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Thursday, November 21, 2013 

Vote blue, get crap!

You can somewhat see the logic behind "a senior Tory source" being given the OK to brief the Sun and the Mail that our dear PM said it's time to "get rid of all this green crap." Forced into a corner by Ed Miliband's conference speech, and apparently unprepared to go after the big six energy companies for putting up energy prices year after year, the quick fix appeared obvious: dump the subsidies for green energy and the vulnerable which appear on the bill and instead fund them out of general taxation. You'll still pay, you just won't have it pointed out in black and white every quarter. As the source said, it's no longer vote blue, go green, it's vote blue, get real!

Choosing to brief the Sun, which has long since lost its short-lived enthusiasm for all things green due to the sad defenestration of James Murdoch, with Keith never missing an opportunity to tweet about how wonderful fracking is, and the equally antediluvian Mail with Dave's new creed was just bound to lead to positive coverage. Right? Well yes, except for how it pretty much represents the final renunciation of everything he and his supposedly changed party were meant to be for prior to the 2010 election. You can make a case that the coalition's welfare reforms are at least partially about fixing the "broken society" we heard so much about before the election and almost nothing about since, but no one can argue with a straight face the big society has amounted to anything. It was always hysterical that the Tories, plenty of whom are unconvinced climate change is man-made would be the "greenest government ever", yet Cameron went as far as to change the party's damn logo to a tree, not to mention put a mini wind turbine on his house. To abandon it all leaves the equivalent of a gaping hole in the middle of his head.

Little wonder then even ConservativeHome is wondering exactly what Dave is for.  We should perhaps mention Downing Street are denying Dave specifically said the words attributed him by both the Mail and the Sun, but seeing as Cameron and friends have been touting reducing the green levies for a good few weeks now, it hardly seems the source made up the colourful line for exaggerated effect.  Rather, it reflects both the strategy we're told Lynton Crosby has advised, the scraping of "the barnacles off the boat", getting rid of extraneous policies that distract from all those marvellous things the coalition has achieved, such as reducing the deficit (currently £53bn higher than Osborne had planned it to be by this point), welfare reform (don't mention universal credit), immigration controls (net migration nowhere near the promised reduction to under 100,000 a year) and better schools (so long as you want your children to go somewhere that resembles a prison), and Cameron's gambit of saying the smaller state is a good thing, and that you really can do more with less.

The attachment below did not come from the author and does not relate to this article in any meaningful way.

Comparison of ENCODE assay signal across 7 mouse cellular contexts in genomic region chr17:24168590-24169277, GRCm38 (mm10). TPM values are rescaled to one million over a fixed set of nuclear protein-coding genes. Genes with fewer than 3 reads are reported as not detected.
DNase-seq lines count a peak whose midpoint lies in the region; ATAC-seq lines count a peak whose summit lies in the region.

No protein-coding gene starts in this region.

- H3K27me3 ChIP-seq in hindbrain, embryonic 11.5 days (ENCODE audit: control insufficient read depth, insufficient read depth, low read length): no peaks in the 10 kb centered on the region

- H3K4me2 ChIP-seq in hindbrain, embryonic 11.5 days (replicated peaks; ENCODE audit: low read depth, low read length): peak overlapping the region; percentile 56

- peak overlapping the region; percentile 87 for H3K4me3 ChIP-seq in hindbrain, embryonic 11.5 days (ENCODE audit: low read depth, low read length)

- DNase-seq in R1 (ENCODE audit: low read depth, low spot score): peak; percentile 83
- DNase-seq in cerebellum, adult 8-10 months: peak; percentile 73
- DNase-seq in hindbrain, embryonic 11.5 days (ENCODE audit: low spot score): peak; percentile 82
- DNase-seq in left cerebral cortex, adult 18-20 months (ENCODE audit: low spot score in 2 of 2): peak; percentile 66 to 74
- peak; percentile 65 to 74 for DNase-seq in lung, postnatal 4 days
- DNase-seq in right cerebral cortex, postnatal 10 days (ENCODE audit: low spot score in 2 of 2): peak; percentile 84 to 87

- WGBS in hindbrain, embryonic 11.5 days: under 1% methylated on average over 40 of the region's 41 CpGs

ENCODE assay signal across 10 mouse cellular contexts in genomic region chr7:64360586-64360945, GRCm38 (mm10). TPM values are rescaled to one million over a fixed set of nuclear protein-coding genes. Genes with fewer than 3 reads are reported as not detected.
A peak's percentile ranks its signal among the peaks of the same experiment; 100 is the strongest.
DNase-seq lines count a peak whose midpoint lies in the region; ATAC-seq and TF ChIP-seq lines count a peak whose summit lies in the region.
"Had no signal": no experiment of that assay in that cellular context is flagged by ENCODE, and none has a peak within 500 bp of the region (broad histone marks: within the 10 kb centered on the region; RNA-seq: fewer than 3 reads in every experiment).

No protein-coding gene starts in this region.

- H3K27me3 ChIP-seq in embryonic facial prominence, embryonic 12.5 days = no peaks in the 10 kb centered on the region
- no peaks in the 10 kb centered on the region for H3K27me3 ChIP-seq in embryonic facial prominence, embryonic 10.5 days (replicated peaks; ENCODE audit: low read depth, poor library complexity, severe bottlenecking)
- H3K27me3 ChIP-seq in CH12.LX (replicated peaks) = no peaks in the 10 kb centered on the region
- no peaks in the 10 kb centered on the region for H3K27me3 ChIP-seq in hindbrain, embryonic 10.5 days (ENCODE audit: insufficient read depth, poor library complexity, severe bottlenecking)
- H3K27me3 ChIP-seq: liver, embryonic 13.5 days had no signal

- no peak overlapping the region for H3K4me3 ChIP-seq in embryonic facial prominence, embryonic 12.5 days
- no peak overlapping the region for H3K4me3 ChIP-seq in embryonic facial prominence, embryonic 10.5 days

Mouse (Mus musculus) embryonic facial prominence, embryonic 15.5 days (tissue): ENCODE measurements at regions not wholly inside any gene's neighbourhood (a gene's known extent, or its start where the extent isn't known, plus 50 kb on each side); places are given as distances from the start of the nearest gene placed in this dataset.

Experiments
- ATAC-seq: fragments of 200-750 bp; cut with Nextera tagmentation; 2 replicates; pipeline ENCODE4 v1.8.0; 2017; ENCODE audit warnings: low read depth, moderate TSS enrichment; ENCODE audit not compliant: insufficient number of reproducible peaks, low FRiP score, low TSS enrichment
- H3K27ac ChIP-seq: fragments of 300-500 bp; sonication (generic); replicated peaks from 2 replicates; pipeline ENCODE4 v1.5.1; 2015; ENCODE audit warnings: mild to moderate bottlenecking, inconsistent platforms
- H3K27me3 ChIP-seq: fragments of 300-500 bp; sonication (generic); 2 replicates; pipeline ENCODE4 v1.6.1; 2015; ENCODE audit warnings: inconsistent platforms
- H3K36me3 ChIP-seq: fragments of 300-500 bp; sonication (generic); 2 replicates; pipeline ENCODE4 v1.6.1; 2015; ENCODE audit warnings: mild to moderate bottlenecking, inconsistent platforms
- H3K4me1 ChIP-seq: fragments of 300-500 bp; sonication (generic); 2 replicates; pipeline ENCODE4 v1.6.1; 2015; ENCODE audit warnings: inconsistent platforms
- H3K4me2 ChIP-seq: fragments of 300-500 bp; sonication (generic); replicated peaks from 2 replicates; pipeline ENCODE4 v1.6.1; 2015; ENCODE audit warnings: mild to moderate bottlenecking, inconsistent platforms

Like with the interesting decision by Danny Alexander to say the coalition couldn't have achieved economic stagnation for three years without his party's input, it's certainly one strategy.  The problem is, just as there's little evidence for a shift to the left among the wider public, although Miliband's conference speech undoubtedly brought us towards today, the idea that by returning to their traditional core themes the Conservatives are likely to see their decline arrested simply doesn't stand up.  Despite some of the more old school Tory MPs believing they would have won outright in 2010 if Cameron hadn't gone in for hugging huskies and all the rest, the real problem was, as Nick Boles this week admitted, most people don't believe the party has changed.  They still see it as the party of the rich, policies such as getting rid of the 50p top rate of tax at the first possible opportunity hardly doing much to alter the perception.

More prosaically, to go in the space of 3 years from telling people to vote blue to go green to saying that was a load of crap is just ever so slightly taking the electorate for fools. As Zac Goldsmith tweeted, apparently having heard it in a Westminster tea room, if Cameron can drop something that was so central to his image, he can drop anything.  The point surely though is that Cameron enjoys relative popularity despite not really standing for anything.  Newsnight earlier in the week asked whether Miliband would inspire an ism like Thatcher and Blair, skipping over how Cameron has (so far) failed to.  Cameron does resemble Blair, but only in how during Labour's first term our Tone was Teflon Tony, with nothing sticking to him.  By abandoning the last thing we were meant to think he believed in, Cameron really ought to hope events don't conspire to paint him in a far less attractive light.

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